March 11, 2024 | B.J. Daniels

Trevor Topel: this is your life

As a transgender man, rural life wasn't always easy -- but Trevor is determined to find happiness.
Trevor Topel (by Patrick Farabaugh)

Born in Watertown, Trevor Topel graduated from Lake Mills High School.  Finding his way in rural life wasn’t all that easy, since he was born a she.

When did you “know” who you were – and what was your experience like growing up?


For as long as I can remember, I knew something was different but couldn’t explain it. I knew it didn’t make sense to me that my sisters liked being girls. I didn’t know there was a word for how I was feeling.  People just told me I was a tomboy.

I grew up in a small town and spent a lot of time on my grandparent’s farm. My family was close, and it never crossed my mind that I wasn’t a boy, until my mom would try and put me in dresses. I would fight her so hard on that!

Middle school is where it started getting harder. Physical changes started happening.  I was starting to have feelings for the girls, and at the same time, all my girlfriends were having feelings for the boys.  I remember this show on MTV about a woman trying to find love. She was bisexual, so she had men and women on the show fighting for her love. I remember watching it late at night and just being mesmerized.  It was nice to see that there were people who had feelings like me. Growing up in a small town raised in church you don’t see much of that.

The first person I came out to was my younger sister. After telling her, I asked her to keep it a secret. She said she would, then immediately walked up to my mom and asked what it meant. She called me out so hard! We laugh about it now.

But my mom came in shortly after and talked to me about how it was a phase. I started dressing differently.  I liked rock music, but after I changed my look,  my friend’s mom started rumors about me. Just like that, I lost everyone.

Already going through so much..... between hating my body, and feeling like I couldn’t ever be me, I was scared of the rest of the family disagreeing. Losing my friends, and everyone thinking I was doing the awful things this woman said about me.  Things only got worse when I went to high school.  I started doing drugs to numb the pain. I became the person she made everyone believe I was.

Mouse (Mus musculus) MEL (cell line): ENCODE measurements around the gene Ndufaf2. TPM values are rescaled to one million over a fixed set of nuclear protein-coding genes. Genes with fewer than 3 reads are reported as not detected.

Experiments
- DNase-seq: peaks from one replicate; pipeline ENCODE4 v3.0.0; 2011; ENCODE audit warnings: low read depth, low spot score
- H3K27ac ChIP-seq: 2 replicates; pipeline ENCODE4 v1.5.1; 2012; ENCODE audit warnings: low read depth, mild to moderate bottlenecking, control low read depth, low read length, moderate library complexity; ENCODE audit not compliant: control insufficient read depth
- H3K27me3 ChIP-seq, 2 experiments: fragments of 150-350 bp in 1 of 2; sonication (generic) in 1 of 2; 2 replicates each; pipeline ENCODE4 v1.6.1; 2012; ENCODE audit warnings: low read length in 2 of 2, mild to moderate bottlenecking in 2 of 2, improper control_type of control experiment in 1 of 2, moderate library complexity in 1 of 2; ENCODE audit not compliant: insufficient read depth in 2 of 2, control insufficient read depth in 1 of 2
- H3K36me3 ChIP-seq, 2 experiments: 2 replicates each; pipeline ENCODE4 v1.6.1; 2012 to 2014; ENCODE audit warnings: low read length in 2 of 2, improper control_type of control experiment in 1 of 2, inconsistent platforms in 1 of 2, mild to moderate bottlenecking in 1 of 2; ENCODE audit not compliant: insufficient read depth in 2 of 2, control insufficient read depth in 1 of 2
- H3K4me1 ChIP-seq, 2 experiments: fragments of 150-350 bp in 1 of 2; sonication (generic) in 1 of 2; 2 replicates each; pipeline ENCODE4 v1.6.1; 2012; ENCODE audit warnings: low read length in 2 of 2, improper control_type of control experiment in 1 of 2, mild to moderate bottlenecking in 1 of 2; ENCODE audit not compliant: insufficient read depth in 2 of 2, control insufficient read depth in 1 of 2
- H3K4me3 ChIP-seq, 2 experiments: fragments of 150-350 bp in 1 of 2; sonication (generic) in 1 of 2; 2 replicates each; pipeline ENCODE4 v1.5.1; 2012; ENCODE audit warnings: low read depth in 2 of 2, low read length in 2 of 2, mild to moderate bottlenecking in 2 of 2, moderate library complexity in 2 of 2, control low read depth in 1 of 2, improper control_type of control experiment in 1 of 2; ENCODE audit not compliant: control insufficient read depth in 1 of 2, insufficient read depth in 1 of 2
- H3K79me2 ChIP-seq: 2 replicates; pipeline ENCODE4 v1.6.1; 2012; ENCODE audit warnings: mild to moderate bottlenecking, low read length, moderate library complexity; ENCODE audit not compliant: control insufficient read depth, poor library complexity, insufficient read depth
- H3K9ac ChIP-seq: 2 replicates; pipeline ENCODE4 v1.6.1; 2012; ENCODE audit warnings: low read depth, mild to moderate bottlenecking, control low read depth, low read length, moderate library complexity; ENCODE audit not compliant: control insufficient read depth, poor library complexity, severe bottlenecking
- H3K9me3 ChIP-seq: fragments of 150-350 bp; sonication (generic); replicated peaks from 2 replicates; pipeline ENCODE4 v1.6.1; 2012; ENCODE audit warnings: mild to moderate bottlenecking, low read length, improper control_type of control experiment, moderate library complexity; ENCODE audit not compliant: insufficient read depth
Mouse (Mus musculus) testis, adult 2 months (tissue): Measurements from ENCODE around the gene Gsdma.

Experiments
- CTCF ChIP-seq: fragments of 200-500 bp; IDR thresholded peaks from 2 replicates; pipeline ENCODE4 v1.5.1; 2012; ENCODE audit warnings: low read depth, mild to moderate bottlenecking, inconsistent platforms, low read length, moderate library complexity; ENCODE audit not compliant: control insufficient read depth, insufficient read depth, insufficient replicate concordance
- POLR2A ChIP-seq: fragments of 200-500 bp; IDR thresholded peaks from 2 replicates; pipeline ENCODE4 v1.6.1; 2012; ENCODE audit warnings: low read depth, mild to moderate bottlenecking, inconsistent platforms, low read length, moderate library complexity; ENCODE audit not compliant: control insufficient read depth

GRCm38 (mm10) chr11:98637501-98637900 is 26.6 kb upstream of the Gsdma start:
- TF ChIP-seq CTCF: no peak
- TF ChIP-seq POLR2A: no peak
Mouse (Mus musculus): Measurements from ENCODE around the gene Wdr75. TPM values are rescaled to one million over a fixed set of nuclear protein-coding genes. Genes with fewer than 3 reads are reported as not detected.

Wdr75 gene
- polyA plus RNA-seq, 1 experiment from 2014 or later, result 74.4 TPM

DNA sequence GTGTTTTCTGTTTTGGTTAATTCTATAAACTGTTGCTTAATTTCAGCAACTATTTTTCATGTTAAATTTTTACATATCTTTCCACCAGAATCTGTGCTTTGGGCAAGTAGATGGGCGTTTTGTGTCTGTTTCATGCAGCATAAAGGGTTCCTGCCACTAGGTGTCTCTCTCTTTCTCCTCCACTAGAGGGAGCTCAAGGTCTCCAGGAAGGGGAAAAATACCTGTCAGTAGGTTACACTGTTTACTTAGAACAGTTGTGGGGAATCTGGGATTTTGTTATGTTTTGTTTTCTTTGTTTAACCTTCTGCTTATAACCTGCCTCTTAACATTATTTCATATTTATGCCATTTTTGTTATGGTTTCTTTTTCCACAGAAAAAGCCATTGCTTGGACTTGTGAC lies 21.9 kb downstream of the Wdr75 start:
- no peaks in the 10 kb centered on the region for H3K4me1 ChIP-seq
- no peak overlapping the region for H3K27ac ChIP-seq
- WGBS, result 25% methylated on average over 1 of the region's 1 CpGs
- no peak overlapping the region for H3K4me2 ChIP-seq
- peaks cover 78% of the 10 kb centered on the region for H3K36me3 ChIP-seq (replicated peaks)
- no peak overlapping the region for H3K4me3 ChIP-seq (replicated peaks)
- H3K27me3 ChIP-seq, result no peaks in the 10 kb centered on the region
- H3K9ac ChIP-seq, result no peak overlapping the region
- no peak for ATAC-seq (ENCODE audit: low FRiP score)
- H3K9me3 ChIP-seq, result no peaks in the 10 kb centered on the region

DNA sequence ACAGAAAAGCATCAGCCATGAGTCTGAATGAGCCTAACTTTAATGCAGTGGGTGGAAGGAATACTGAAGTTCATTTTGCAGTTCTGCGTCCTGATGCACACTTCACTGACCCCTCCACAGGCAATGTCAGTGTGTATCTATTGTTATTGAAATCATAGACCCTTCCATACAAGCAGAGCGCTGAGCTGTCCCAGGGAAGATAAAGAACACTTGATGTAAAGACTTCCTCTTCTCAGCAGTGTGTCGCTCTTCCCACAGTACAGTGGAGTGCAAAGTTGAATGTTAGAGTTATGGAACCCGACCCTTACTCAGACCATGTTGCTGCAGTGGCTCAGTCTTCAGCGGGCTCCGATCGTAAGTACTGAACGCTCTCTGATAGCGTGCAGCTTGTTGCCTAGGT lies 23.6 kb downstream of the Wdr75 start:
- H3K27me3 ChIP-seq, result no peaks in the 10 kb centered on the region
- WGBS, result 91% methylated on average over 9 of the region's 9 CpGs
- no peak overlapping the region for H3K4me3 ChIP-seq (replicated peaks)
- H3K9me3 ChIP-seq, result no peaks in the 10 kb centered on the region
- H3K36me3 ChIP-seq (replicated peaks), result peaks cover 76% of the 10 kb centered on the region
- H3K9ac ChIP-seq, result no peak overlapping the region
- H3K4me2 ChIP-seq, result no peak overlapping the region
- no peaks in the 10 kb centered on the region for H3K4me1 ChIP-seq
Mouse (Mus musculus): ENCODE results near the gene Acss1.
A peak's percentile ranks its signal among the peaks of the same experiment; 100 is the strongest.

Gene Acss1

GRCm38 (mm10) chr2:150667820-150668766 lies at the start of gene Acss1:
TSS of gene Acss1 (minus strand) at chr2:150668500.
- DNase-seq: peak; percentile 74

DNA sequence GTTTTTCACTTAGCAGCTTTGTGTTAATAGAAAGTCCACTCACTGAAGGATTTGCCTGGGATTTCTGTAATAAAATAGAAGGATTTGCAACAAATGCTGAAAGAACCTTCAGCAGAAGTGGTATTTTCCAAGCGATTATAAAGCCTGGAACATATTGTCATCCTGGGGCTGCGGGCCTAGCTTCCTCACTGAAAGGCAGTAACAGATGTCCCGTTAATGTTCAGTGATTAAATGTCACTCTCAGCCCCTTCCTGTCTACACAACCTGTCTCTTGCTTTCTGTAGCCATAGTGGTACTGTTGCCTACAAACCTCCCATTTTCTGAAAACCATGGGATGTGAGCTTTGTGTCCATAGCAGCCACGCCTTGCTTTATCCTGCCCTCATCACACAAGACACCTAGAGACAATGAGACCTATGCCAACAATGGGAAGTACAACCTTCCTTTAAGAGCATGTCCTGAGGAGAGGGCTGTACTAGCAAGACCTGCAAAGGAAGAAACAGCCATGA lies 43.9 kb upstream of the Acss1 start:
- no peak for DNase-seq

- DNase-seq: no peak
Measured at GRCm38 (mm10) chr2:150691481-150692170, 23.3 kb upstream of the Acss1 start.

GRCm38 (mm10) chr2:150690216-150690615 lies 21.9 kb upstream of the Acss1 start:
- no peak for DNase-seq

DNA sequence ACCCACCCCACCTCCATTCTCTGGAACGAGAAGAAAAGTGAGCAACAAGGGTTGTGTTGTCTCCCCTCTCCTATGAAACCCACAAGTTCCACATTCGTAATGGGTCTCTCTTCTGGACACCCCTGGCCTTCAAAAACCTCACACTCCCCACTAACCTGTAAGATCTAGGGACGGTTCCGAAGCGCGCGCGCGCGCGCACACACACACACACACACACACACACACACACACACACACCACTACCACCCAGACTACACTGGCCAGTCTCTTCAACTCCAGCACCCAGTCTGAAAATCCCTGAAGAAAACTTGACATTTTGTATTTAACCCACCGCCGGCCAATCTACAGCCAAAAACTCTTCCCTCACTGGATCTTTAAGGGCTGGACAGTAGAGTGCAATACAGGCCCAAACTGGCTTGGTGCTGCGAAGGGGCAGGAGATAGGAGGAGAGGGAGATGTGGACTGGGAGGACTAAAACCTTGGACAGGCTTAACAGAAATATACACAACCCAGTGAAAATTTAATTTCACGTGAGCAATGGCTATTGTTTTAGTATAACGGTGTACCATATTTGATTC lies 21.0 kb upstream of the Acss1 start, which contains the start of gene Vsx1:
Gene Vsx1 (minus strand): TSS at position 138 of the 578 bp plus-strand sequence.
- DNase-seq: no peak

I met my first girlfriend when I was going into sophomore year, and I asked if we could keep it low until I could tell my family. She said she understood, but sadly I was kinda forced to tell them. My girlfriend's mom went off on me saying, "my daughter won’t be friends with someone like you” and much, much worse.  That just made things scarier for me to want to tell anyone.

When I got home, my parents kept on me until I said it.

“This is my girlfriend."

My mom didn’t take things very well, and my dad didn’t say much.  We dated for about a year.  My parents got better over time.   But when we broke up,  it also broke me. I got worse with drugs and attempted suicide. I ended up in a hospital and almost spent my 17th birthday there.

When I got out, I realized that the people I thought were my friends didn’t care. I came to realize I didn’t want to be that person anymore. I had let what everyone said about me define me.  Change me. Break me. After that, I said never again.

I started doing so much better in school. I got clean and I graduated. Some of my biggest bullies were a few of the teachers. But the worst was my principal. I hated school. I hated when everyone always told me it would get better once you're out. I’ve always thought that was so messed up.

I was 19 when I was finally able to find a therapist who would help me start Testosterone. It took me years to find him.  I’ll never forget the day he called me back and said he could. I was at the farm sitting behind an apple tree. Happy tears fell from my eyes like rain with so much excitement. I mentally prepared myself that I might lose people. They will say things. But I didn’t care because this was for me!


How and when did you get connected to the larger community?


Our high school Gay Straight Alliance hosted a Day of Silence. It was a protest that led to a meet-up with other GSAs in Madison. We taped our mouths to keep from talking to show how much of a difference it can make to be silent. I had never been to Madison before.  This was so scary and new. Seeing all the people who showed up filled my heart. We marched to the Capitol.  I just remember the feeling I had in my chest that I was right where I needed to be.  Once we got to the stairs, we counted down and ripped the tape off! We yelled, cheered, and celebrated who we were. We spoke for those who feel like they could not.  And it was so powerful.